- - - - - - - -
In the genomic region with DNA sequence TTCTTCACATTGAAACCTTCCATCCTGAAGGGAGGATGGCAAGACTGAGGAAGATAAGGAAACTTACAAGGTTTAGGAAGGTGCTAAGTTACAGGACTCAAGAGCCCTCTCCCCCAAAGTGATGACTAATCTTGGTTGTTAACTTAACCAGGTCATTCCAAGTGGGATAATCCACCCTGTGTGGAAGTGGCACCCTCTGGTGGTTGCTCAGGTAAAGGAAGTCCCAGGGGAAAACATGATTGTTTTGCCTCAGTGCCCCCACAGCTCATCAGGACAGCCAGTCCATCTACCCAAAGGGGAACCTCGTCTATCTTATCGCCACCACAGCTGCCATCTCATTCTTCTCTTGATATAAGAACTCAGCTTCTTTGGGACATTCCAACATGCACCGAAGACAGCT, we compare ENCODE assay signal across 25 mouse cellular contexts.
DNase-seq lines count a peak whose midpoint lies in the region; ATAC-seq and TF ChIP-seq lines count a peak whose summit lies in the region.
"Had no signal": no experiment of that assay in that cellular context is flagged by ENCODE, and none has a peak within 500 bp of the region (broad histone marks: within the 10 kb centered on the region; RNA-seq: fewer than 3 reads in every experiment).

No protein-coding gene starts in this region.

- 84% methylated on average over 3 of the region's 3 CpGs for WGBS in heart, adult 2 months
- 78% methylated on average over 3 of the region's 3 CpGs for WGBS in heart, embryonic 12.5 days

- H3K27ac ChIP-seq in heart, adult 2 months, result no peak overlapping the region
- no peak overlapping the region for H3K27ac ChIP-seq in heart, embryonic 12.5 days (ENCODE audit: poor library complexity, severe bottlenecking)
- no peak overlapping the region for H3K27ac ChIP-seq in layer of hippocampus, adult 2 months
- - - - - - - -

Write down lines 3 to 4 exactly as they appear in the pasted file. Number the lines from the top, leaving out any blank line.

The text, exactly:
"Had no signal": no experiment of that assay in that cellular context is flagged by ENCODE, and none has a peak within 500 bp of the region (broad histone marks: within the 10 kb centered on the region; RNA-seq: fewer than 3 reads in every experiment).

No protein-coding gene starts in this region.